How Does Stress Injure the Body?

Sant Rajinder Singh Ji Maharaj

How many of us can claim that the everyday challenges of life do not leave us stressed? Stress has become a part and parcel of our lives in the 21st century.  What is stress? How does it impact us in the long run? How can we eliminate it from our lives?

Stress and Disease

Doctors and medical researchers have discovered that stress has a role to play in our health. They have learned that stress can cause a breakdown of our immune system and open the door to a variety of ailments. Stress interferes with the healthy functioning of some of our bodily systems required to resist disease. It activates the “fight or flight” response causing certain biochemical reactions in our body. When we are in a state of stress, our heart beats faster. Certain hormones are released to get us ready to protect ourselves. Once released, they cannot be recalled. A ready-alert system that was originally intended to help us escape physical harm becomes activated even in the presence of day-to-day situations that do not pose any threat to our life.

Thus, we carry within us a state of stress, or a state in which our body is responding to fear and threat even in situations that are only problems for our mind. Because we are not fighting or fleeing, our body has no way to dissipate the bottled up stress and we carry it around with us throughout the day. Ultimately, it begins to cause problems for us internally, and different organs begin reacting to that stress. Thus, stress that is unchecked and not dissipated can affect our heart, our lungs, our circulatory system, our digestive system, our skin, and our nervous system. We may suffer from stress-related headaches, stomachaches, breathing problems, and nervousness.

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Controlling Stress to Heal the Body

We may not be able to control the contraction of certain diseases which are genetic or which are spread from the air, but we can have a measure of control over our own personal stress. There are ways to reduce and even eliminate stress in our lives. When we talk of eliminating stress, we do not mean eliminating problems. Problems will always be there. But we can eliminate our unhealthy physical response to the problems.

There is a technique we can try in our lives that I have personally found to be helpful in dealing with stress. That technique is meditation. By learning the art of meditation, we will have a defense system against stress. The key is to have another kind of response to problems that will not stimulate these physical reactions in the body.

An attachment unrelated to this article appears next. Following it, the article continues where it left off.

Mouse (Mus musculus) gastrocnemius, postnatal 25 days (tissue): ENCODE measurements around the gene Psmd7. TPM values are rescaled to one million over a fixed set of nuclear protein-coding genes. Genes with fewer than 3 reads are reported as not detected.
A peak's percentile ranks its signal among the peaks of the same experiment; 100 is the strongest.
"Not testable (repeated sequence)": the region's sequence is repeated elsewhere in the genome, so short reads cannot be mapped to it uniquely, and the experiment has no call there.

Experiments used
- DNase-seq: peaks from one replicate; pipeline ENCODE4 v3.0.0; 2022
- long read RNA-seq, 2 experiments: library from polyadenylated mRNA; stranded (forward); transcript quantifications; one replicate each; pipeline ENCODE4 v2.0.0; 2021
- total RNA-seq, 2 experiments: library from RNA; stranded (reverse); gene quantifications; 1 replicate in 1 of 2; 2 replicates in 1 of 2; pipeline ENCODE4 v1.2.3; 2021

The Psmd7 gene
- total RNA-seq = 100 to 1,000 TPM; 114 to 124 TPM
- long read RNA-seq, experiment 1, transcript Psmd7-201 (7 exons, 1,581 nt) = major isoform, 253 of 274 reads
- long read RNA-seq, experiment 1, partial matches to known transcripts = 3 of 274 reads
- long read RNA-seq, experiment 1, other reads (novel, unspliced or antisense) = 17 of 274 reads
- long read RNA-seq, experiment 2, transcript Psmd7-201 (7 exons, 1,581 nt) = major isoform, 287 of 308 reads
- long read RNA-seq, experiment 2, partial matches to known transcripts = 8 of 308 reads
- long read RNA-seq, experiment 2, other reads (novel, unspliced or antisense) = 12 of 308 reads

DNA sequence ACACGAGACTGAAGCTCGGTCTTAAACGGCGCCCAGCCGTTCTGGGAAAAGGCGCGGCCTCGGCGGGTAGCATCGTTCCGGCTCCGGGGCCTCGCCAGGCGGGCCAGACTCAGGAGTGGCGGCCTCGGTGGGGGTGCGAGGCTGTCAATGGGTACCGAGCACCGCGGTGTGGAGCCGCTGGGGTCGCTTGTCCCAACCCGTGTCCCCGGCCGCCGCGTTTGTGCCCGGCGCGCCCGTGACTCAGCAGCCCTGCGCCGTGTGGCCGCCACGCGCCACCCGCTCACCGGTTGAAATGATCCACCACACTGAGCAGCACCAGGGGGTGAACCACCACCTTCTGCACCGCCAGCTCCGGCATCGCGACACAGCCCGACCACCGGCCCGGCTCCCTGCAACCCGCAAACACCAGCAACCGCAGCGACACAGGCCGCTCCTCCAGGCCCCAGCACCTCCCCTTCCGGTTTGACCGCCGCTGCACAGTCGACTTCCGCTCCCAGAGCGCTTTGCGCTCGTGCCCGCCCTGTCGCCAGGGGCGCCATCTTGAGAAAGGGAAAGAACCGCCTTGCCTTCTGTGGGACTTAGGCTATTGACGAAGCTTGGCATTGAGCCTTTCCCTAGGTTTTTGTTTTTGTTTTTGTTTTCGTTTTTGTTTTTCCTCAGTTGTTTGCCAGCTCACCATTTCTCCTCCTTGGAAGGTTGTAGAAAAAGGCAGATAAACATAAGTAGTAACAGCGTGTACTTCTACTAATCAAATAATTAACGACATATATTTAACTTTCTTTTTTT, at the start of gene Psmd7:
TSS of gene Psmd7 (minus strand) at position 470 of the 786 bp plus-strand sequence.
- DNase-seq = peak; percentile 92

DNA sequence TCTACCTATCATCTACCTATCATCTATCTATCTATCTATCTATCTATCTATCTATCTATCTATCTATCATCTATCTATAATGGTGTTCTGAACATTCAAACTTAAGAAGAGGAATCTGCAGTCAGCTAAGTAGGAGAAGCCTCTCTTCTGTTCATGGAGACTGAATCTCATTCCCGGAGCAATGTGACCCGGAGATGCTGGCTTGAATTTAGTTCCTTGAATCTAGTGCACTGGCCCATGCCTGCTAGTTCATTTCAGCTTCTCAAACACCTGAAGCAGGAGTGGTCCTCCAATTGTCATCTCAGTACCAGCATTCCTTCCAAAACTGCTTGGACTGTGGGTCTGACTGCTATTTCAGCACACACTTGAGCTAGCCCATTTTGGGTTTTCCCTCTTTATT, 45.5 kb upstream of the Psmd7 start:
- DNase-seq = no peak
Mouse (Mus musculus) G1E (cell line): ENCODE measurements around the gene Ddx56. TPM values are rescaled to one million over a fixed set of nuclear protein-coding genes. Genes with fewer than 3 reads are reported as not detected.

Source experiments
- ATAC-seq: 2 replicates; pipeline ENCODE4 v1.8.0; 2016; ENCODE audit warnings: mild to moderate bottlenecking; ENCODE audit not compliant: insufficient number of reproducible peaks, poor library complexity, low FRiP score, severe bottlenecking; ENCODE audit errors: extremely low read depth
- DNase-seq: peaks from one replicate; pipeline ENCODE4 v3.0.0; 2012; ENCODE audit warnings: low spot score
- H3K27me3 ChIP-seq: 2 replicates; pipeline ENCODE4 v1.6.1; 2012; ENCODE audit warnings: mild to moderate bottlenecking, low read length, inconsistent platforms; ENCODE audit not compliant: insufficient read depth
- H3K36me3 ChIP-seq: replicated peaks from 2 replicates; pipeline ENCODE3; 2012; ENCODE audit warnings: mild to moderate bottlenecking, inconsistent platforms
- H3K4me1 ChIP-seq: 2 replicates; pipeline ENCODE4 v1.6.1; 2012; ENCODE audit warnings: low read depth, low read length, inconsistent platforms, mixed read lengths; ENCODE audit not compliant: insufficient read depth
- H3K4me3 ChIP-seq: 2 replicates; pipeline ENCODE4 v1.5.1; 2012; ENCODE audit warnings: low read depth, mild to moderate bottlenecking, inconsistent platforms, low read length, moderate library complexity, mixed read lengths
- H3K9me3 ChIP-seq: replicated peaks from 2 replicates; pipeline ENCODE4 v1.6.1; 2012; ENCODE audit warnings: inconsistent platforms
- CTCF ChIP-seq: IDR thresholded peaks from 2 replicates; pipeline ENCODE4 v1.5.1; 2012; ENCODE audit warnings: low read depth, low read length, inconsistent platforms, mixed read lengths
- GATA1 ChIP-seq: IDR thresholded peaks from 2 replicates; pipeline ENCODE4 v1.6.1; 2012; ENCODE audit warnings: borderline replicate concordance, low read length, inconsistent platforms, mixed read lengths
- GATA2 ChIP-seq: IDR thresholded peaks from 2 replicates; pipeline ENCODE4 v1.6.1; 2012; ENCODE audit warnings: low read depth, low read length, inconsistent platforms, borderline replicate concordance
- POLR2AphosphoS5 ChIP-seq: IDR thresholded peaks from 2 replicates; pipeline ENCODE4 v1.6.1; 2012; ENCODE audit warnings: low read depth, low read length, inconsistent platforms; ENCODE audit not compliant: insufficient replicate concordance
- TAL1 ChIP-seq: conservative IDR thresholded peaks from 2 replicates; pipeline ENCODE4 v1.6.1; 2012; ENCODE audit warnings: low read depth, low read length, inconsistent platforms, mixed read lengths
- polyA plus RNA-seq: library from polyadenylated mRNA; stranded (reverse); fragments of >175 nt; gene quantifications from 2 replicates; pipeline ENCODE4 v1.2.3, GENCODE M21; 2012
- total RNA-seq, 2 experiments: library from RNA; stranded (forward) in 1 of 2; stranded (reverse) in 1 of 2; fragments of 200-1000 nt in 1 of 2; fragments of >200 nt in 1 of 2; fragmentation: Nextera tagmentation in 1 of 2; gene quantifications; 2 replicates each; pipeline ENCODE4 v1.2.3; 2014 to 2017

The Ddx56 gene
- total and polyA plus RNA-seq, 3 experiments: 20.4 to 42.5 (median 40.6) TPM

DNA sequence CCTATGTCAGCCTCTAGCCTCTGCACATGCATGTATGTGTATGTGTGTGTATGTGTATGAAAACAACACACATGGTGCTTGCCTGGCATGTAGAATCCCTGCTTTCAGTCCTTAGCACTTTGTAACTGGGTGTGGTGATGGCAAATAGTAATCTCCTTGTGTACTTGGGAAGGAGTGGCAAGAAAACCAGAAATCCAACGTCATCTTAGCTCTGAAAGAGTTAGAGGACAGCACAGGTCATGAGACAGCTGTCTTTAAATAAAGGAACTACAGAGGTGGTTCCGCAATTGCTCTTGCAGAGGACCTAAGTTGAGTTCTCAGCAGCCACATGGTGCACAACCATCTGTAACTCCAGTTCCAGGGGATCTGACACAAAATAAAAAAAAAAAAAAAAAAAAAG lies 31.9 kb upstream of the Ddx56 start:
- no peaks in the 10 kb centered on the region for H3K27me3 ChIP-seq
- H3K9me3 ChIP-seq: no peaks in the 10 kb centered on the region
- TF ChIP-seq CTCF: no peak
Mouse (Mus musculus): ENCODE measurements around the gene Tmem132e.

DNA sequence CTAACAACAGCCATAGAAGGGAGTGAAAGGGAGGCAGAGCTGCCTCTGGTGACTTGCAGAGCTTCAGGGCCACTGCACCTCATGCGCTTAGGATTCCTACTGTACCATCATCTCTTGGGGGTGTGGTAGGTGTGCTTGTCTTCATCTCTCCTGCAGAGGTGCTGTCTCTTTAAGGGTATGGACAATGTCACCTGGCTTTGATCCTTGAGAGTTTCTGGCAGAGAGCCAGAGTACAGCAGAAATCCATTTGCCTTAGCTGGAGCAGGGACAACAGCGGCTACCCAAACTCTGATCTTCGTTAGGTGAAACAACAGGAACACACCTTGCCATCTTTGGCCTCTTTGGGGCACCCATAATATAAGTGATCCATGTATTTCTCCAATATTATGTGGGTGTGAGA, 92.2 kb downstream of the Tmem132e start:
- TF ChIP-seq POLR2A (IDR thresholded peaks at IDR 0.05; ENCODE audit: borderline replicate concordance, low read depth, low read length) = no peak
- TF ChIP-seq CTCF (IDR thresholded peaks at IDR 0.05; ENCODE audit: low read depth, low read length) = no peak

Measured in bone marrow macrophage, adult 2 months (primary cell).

If we can learn to meditate, then we can confront problems in a way that does not upset our physiological systems. Meditation provides a way for us to learn to control our reactions.

Meditation: The Antidote to Stress

When we are in a state of meditation, our heart beats slower. Our body and mind are relaxed. It is in a state of calm. When our body is peaceful and calm, the physical reactions to stress are stilled. It is said that we also get more rest in meditation than the same amount of time spent in sleep. Why? In sleep, we may dream. The dreams may be good or they may be stressful. Our body may react in sleep to our dreams as it would if awake. We toss and turn in our sleep. In meditation, though, we are perfectly still. Our mind is still so there are no stressful thoughts or dreams in which we can react. Thus, it is a time of peace for our body.

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If we become habituated to meditation, we may call upon that same response when we are in a difficult situation. Rather than reacting immediately, we can take a moment of silent meditation before reacting. We can put ourselves in that state of meditation and stillness any time we want as a defense against reacting in a way that causes us stress. We can even learn to put ourselves in that state with open eyes in the midst of a tense situation. It is a response that we can carry with us throughout the day that can keep us calm in the face of tension. At first, it may take a while to get used to it. But the more we meditate, the more easily we can access that state and use it throughout the day.

If each of us, individually, learned how to meditate, and applied it to help us through our day-to-day challenges, we would find ourselves calmer and more effective in what we do. Others would come to see how calmly we react and would be positively influenced to try the same in their own lives. By our own example, we are more influential in inspiring others to do likewise. In this way, over time, we can inspire many others to also try meditation as a way to reduce their physical stress and we will find more calmness in our personal environment.

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